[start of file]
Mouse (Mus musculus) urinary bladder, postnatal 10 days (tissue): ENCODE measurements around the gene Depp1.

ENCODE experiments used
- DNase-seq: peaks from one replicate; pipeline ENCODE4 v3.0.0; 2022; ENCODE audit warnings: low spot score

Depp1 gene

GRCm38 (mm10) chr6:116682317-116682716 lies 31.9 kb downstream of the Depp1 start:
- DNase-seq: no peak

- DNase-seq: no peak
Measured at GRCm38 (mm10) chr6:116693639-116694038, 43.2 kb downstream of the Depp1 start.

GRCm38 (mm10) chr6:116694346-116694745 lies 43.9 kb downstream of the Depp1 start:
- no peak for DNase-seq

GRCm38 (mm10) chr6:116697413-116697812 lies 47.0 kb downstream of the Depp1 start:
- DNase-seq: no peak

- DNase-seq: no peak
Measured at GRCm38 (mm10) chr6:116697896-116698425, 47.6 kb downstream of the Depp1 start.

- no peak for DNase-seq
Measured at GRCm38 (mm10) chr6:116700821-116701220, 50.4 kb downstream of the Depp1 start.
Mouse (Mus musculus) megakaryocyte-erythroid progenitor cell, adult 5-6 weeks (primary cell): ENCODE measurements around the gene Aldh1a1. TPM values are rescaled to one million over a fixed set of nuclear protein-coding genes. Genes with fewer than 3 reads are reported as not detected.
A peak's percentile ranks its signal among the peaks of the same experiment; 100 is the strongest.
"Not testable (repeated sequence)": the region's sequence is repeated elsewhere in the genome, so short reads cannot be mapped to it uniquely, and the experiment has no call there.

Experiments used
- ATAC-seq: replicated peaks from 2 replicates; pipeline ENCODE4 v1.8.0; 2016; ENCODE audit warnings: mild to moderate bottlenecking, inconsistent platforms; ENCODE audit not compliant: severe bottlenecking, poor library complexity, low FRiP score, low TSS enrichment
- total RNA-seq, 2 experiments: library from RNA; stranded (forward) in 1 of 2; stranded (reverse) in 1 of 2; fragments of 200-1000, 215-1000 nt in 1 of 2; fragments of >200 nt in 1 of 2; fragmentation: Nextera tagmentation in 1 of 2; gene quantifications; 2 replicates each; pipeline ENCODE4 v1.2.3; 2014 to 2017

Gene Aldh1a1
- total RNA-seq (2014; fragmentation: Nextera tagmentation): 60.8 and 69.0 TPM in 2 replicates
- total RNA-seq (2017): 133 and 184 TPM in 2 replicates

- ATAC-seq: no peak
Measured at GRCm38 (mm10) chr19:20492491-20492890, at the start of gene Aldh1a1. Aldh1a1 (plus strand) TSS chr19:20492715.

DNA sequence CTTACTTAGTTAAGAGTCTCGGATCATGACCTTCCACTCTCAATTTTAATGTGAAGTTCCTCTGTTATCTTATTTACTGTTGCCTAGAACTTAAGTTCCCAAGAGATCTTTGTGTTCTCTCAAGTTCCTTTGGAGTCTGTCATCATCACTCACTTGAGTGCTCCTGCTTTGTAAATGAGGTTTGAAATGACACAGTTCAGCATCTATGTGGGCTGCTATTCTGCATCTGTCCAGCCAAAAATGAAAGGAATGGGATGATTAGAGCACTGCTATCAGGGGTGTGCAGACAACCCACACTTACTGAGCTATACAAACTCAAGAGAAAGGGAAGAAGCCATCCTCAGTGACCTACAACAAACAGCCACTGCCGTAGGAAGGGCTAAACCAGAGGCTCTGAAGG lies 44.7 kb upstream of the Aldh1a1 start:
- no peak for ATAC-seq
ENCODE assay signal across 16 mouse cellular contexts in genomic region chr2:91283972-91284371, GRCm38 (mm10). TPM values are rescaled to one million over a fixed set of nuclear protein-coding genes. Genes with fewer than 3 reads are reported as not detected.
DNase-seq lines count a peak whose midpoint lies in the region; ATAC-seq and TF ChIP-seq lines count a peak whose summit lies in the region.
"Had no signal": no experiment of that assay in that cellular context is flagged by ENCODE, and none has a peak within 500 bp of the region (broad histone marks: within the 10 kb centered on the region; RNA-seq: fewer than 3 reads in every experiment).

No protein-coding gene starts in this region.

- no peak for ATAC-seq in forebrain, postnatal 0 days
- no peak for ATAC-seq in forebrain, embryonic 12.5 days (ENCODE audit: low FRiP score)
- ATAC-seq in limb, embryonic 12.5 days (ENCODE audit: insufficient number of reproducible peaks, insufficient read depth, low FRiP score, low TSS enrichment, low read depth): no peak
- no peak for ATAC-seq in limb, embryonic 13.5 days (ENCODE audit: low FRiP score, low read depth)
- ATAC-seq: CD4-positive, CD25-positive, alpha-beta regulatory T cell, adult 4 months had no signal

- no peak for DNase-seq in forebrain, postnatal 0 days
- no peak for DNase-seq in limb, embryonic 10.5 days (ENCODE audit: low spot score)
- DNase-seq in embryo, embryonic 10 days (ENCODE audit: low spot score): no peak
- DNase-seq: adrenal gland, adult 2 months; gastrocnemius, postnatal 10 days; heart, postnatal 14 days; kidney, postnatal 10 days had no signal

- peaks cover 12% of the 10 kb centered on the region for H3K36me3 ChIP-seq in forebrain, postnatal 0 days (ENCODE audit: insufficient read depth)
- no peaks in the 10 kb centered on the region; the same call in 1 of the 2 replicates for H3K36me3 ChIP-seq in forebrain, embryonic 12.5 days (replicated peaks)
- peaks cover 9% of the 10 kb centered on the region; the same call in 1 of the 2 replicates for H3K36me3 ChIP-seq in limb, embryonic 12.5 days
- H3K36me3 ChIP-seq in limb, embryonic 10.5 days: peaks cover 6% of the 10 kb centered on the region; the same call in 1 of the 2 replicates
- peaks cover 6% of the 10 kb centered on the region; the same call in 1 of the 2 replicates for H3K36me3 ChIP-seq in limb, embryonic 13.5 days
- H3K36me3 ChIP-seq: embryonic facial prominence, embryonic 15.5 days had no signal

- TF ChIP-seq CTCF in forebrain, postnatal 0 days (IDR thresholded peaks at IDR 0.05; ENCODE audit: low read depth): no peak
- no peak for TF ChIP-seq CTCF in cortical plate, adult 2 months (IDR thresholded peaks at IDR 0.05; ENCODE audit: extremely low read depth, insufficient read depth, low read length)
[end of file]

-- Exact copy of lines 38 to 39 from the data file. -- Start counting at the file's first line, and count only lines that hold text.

- ATAC-seq: CD4-positive, CD25-positive, alpha-beta regulatory T cell, adult 4 months had no signal

- no peak for DNase-seq in forebrain, postnatal 0 days